Many food service businesses are started with multiple owners. If this is the case with your new business, you and your partners should take the time to put in place a written agreement (referred to as an Operating Agreement for Virginia LLCs) as early in the startup process as possible. The agreement should address a variety of basic issues such as ownership splits, contributions, governance/voting issues, buy-sell provisions, dispute or deadlock resolution mechanisms, and any other key business terms that the parties feel are important to preserve the sanctity of their business relationship and promote the success of their business.
Developing an appealing brand name and logo can be critical to success. When it comes to trademark law and infringement, many traps for the unwary or careless entrepreneur exist. Anyone starting a food service business should consider doing a full state and federal trademark search of their proposed name and logo. The last thing a business owner wants is to invest a substantial amount of money into a name or logo design and open for business only to find out the name has already been protected at the federal and/or state level(s). Given the local nature of most food truck businesses, it may not be possible to federally protect a local food truck business, but taking steps to protect your brand at the state level is advisable as it could deter a local competitor from trying to use the name and it could defeat or cancel a federal trademark filed down the road by someone else.
As with any food service business, food trucks require permitting in order to operate. City and county business licenses are needed, certificates of registration for sales & use tax, and inspections by local health departments are all required. One of the often overlooked requirements of mobile food units is a commissary kitchen. Most mobile food units do not have the capacity or ability to prepare food directly in the unit. Therefore, they need an off-site location in order to store food products and prepare them. This location MUST be a health-inspected certified commercial kitchen (i.e., preparing items in your home kitchen is not permitted).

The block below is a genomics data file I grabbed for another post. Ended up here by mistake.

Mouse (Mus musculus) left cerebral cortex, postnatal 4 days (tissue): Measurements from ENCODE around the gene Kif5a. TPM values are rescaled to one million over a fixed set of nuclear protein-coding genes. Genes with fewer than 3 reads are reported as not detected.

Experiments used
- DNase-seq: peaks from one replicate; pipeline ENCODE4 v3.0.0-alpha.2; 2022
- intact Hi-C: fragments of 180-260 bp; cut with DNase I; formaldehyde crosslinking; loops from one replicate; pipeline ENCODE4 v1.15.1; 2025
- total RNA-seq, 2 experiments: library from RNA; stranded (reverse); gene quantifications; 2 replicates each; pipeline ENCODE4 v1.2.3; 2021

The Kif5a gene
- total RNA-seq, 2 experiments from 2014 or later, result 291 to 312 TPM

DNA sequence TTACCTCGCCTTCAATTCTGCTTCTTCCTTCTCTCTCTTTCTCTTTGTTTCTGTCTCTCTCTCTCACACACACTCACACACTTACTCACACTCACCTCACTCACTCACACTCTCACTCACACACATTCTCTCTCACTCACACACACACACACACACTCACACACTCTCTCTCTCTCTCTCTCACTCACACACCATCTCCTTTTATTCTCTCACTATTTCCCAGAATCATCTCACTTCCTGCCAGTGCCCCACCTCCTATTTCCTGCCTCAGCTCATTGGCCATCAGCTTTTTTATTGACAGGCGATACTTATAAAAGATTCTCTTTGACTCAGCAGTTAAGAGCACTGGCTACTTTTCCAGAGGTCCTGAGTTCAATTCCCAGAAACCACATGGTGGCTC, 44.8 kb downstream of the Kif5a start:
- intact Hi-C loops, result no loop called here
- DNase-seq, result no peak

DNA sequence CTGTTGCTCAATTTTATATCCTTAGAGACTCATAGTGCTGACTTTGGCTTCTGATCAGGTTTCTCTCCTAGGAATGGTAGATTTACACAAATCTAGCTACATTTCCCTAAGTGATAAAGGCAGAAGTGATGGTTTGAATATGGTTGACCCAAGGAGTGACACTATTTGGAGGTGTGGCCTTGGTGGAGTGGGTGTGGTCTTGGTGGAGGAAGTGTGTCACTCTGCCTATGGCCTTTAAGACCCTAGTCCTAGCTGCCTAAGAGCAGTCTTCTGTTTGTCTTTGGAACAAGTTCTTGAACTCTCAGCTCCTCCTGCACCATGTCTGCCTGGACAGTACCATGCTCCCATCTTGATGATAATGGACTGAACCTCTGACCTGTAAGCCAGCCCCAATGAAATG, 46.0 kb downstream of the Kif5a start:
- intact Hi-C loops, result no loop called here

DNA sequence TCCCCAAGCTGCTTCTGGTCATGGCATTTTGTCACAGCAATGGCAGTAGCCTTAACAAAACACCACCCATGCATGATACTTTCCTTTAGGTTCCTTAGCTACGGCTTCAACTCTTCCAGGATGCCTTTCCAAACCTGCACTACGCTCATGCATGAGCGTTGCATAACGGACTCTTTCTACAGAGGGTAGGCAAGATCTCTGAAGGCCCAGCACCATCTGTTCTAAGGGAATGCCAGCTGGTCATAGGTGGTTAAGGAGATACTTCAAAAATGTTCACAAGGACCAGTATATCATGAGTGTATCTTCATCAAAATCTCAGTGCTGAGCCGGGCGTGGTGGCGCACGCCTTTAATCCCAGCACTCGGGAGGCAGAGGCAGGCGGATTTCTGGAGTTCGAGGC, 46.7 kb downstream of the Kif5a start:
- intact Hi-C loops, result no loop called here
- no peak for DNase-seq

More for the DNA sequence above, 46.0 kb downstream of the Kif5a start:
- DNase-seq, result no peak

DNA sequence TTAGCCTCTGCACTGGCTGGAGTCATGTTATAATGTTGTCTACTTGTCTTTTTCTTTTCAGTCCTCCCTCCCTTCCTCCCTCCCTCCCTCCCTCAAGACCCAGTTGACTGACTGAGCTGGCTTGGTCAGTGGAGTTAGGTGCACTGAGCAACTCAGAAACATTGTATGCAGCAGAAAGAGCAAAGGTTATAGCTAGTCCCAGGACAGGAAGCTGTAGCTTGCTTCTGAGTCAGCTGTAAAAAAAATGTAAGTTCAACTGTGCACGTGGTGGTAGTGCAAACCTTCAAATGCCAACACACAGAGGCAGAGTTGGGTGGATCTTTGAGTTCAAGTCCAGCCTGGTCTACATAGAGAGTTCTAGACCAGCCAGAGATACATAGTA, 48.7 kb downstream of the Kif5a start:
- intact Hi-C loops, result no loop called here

Commissary kitchens are available in the area, however due to the popularity of food trucks, these establishments may have wait lists from time to time. Commissary kitchens typically will require some kind of contractual commitment (e.g., a month-to-month leasing arrangement or membership subscription) in order to use their premises. Ideally, a commissary kitchen will offer the following:
- Dry goods storage
- Adequate freezer and refrigeration storage
- Adequate cooking facilities (many commissaries have a “shared” kitchen that several businesses use)
- Dock for deliveries
- Parking for unit overnight that includes power hook ups
- Gray and waste water disposal
For assistance with your small business startup, transaction, and compliance needs, reach out to Eric Perkins at your convenience.